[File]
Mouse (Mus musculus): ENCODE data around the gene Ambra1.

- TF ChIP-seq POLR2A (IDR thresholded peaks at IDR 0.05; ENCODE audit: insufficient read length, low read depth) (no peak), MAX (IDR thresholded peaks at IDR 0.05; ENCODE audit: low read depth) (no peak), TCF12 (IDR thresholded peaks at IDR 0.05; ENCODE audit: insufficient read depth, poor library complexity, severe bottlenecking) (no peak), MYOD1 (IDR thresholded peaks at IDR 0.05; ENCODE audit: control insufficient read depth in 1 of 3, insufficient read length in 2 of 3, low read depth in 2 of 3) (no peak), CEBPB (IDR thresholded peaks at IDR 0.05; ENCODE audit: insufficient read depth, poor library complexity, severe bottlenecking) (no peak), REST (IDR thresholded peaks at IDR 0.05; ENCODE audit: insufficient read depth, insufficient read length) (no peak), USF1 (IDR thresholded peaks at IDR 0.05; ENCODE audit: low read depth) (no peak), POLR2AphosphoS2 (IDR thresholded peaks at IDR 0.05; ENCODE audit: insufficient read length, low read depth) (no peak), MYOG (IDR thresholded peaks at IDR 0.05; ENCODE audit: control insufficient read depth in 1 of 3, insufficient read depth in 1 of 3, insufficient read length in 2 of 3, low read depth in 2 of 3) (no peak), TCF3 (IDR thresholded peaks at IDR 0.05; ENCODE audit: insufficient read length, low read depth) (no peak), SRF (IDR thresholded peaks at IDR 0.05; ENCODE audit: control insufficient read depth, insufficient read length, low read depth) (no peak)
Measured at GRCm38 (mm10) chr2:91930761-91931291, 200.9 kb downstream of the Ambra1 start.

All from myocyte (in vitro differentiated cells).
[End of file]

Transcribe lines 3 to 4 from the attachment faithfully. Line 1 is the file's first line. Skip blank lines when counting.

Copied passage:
Measured at GRCm38 (mm10) chr2:91930761-91931291, 200.9 kb downstream of the Ambra1 start.

All from myocyte (in vitro differentiated cells).